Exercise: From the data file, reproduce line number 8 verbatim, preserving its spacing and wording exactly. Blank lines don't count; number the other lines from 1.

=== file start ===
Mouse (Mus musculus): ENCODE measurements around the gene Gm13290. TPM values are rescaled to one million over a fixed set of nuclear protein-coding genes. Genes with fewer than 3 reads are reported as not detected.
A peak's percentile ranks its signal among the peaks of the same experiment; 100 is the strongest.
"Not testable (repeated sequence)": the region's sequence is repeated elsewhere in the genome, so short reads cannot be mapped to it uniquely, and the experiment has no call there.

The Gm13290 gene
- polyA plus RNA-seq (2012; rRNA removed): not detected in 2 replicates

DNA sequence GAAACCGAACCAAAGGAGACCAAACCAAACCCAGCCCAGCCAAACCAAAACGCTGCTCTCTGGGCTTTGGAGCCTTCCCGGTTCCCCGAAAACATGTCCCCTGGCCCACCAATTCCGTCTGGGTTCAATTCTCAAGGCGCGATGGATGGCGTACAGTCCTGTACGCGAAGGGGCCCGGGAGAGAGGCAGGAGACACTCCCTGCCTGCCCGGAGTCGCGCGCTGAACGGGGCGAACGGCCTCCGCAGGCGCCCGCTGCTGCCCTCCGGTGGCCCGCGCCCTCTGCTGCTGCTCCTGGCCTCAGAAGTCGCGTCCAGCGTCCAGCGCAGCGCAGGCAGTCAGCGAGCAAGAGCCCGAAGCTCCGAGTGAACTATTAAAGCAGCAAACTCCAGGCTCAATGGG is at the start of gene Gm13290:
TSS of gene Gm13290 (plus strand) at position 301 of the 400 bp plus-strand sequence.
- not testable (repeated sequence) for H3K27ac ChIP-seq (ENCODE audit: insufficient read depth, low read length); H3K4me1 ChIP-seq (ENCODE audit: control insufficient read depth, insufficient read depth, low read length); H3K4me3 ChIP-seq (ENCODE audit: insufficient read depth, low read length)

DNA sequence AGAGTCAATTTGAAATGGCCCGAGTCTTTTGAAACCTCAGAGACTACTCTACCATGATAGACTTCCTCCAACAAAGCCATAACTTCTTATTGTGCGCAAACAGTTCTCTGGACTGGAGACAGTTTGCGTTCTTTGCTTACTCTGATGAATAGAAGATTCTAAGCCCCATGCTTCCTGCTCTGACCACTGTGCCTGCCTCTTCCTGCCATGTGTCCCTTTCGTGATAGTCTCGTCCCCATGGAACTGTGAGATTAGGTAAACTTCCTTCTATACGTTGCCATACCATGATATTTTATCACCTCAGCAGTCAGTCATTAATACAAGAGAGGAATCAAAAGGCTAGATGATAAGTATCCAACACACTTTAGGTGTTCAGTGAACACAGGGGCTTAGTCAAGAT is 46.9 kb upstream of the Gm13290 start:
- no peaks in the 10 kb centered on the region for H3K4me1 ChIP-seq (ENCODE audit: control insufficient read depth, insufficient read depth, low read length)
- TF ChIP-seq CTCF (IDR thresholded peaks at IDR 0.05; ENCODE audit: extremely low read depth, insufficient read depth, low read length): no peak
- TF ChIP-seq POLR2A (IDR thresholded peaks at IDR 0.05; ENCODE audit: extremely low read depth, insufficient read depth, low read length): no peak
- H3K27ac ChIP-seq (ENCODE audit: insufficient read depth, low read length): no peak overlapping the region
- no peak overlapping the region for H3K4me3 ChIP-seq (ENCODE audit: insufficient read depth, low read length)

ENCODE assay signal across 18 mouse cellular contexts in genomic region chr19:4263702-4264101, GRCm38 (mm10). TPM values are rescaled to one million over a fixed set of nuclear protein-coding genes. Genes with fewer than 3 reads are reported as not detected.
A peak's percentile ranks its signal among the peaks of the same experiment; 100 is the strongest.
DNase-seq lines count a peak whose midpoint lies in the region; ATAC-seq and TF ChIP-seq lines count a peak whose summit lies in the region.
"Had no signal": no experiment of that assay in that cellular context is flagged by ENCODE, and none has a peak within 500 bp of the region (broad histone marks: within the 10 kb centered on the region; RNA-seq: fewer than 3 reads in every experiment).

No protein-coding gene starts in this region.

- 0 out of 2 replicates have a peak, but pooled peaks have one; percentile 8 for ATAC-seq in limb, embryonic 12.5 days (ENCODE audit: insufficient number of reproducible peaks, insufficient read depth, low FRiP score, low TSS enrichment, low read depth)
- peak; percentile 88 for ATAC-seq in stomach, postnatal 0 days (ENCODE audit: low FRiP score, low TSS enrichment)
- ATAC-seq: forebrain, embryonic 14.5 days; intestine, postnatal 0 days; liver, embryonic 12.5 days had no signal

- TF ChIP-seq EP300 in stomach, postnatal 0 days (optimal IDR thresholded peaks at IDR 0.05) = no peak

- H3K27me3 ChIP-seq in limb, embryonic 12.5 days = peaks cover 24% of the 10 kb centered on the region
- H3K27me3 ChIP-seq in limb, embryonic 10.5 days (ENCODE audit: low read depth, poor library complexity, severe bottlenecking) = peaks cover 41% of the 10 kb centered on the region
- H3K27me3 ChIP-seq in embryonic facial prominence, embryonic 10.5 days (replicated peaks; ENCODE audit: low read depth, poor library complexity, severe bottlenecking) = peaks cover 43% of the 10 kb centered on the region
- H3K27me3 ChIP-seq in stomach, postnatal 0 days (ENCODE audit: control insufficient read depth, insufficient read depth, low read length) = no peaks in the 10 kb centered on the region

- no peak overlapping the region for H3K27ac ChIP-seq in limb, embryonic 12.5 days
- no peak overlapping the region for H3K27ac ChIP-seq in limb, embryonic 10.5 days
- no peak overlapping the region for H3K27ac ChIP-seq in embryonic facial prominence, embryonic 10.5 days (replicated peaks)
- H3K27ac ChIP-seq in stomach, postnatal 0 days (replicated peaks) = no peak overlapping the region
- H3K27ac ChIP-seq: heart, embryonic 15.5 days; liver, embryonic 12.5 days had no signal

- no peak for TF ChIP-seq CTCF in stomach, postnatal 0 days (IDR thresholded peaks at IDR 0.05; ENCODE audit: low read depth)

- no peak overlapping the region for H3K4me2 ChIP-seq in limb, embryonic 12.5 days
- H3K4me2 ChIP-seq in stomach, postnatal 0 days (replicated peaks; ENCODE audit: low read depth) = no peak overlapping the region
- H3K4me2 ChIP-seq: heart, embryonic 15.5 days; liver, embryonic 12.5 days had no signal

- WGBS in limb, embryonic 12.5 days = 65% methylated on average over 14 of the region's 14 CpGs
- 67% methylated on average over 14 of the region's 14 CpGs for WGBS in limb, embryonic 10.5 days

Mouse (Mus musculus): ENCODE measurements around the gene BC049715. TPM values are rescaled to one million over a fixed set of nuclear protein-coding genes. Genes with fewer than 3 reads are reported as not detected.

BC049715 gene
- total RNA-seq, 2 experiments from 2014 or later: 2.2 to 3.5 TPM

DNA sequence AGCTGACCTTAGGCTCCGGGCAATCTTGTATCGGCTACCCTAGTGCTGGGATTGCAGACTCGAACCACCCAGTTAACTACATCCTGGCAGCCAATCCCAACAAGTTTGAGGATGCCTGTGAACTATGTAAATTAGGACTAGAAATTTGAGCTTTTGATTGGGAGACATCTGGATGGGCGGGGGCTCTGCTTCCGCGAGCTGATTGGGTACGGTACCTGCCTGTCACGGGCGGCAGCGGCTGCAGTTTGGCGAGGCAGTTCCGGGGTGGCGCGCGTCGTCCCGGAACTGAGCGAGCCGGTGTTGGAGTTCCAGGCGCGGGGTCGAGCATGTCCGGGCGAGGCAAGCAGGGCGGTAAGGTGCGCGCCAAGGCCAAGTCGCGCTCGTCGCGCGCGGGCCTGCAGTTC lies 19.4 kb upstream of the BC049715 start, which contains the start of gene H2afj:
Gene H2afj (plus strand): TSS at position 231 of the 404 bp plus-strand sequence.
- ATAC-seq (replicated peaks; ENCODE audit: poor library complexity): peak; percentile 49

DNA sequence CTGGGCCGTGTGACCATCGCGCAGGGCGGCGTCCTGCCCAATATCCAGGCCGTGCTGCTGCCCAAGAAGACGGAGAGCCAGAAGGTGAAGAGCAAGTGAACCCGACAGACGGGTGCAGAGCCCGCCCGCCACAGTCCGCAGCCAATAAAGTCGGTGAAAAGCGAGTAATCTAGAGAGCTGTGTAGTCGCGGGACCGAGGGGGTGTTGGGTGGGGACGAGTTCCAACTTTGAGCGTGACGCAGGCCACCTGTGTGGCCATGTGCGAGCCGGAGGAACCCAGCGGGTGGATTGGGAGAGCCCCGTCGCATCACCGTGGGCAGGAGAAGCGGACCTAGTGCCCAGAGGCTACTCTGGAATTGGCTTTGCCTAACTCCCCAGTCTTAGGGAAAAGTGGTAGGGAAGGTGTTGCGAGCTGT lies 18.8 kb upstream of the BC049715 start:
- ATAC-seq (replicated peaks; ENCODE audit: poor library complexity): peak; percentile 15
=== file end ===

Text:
- not testable (repeated sequence) for H3K27ac ChIP-seq (ENCODE audit: insufficient read depth, low read length); H3K4me1 ChIP-seq (ENCODE audit: control insufficient read depth, insufficient read depth, low read length); H3K4me3 ChIP-seq (ENCODE audit: insufficient read depth, low read length)